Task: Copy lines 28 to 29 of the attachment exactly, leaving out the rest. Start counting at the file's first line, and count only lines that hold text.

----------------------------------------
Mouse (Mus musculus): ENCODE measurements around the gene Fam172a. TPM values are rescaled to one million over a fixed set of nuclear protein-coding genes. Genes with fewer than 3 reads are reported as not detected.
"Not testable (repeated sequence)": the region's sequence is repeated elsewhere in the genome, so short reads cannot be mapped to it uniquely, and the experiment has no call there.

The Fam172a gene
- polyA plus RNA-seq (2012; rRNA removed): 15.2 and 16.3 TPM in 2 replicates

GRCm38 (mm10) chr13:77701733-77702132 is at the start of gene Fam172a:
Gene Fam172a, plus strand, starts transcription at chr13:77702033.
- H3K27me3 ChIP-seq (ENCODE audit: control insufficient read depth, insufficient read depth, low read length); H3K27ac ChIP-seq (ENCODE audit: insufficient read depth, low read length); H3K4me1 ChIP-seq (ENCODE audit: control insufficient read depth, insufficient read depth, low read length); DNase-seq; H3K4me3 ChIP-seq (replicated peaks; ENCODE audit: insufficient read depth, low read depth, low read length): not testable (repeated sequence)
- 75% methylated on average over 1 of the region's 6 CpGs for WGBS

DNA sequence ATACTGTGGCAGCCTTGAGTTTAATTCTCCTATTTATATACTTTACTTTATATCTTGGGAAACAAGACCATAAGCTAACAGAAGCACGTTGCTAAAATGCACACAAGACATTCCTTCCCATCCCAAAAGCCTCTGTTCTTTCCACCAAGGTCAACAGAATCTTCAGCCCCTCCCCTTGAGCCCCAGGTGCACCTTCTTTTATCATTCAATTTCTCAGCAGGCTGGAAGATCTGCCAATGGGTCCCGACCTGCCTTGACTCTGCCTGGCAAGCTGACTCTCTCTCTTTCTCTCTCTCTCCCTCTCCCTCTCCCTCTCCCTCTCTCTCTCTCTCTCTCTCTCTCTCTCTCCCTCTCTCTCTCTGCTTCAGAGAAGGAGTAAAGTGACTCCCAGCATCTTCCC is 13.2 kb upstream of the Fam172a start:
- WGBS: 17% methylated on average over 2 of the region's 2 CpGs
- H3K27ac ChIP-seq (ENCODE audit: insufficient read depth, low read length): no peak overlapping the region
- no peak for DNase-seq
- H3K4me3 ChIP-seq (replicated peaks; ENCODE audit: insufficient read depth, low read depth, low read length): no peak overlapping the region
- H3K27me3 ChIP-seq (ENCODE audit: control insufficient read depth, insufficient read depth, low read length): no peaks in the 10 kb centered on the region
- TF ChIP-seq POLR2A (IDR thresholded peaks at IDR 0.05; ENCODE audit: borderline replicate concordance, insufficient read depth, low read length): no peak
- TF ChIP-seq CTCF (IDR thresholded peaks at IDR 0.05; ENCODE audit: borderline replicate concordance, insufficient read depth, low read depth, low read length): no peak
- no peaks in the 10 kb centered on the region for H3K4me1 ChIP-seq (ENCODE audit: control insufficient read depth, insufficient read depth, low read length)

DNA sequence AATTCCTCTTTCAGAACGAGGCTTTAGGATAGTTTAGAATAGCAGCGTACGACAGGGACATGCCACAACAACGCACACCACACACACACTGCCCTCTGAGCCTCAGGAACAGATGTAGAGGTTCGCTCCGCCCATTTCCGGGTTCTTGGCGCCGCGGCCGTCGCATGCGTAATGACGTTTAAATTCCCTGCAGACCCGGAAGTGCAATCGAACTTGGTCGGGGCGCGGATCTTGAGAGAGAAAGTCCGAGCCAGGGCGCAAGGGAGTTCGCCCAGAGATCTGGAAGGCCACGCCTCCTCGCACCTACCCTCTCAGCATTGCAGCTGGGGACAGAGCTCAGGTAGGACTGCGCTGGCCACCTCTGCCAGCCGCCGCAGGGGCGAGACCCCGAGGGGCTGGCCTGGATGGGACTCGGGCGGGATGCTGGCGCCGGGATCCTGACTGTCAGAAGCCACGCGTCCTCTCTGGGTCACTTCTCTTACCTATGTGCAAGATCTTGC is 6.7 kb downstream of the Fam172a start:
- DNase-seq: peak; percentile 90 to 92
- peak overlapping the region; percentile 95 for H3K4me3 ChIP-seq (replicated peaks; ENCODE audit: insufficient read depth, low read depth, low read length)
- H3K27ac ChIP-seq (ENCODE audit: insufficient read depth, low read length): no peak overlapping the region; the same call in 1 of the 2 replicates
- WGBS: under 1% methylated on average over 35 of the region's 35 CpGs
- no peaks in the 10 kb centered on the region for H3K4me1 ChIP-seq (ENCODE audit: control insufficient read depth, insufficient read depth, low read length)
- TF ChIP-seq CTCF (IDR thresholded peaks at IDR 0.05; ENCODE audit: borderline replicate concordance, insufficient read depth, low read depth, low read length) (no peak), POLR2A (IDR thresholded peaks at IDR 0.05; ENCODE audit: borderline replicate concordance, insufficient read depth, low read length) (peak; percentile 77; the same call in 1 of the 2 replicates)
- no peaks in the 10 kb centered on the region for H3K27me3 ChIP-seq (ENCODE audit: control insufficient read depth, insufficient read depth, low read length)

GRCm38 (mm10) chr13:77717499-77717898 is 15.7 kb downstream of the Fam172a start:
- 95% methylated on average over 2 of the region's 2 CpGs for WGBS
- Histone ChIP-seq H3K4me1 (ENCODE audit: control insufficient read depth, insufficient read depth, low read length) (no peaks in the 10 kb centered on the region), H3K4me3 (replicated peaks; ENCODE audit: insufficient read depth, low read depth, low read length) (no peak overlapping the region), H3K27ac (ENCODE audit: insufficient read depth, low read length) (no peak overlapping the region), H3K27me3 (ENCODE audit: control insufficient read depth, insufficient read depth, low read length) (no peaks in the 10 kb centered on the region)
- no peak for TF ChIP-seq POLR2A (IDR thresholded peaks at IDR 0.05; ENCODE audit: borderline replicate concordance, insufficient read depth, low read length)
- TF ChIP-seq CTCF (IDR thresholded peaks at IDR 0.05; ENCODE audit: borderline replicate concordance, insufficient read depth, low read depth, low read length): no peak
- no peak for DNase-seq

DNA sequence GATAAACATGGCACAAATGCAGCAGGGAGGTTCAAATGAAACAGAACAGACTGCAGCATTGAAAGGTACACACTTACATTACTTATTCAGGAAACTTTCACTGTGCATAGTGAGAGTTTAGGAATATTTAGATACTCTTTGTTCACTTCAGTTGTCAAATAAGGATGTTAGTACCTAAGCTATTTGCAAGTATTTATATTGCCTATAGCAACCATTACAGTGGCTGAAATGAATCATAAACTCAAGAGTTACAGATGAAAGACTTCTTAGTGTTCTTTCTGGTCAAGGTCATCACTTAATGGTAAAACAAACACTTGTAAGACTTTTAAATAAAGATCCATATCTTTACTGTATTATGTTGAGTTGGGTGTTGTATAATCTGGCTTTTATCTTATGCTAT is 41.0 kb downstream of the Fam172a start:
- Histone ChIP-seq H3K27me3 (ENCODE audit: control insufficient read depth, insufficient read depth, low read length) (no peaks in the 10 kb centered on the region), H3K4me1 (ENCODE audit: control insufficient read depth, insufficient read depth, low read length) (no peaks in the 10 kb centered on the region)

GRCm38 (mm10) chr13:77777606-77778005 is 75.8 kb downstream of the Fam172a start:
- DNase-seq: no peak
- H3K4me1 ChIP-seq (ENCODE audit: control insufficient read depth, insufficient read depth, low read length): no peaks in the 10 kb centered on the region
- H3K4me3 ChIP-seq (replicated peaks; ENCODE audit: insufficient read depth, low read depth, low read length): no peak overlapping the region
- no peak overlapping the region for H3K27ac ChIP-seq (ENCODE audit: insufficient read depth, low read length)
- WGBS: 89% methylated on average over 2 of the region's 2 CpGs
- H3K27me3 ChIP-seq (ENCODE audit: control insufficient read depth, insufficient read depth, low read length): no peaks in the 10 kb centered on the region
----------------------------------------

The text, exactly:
- Histone ChIP-seq H3K4me1 (ENCODE audit: control insufficient read depth, insufficient read depth, low read length) (no peaks in the 10 kb centered on the region), H3K4me3 (replicated peaks; ENCODE audit: insufficient read depth, low read depth, low read length) (no peak overlapping the region), H3K27ac (ENCODE audit: insufficient read depth, low read length) (no peak overlapping the region), H3K27me3 (ENCODE audit: control insufficient read depth, insufficient read depth, low read length) (no peaks in the 10 kb centered on the region)
- no peak for TF ChIP-seq POLR2A (IDR thresholded peaks at IDR 0.05; ENCODE audit: borderline replicate concordance, insufficient read depth, low read length)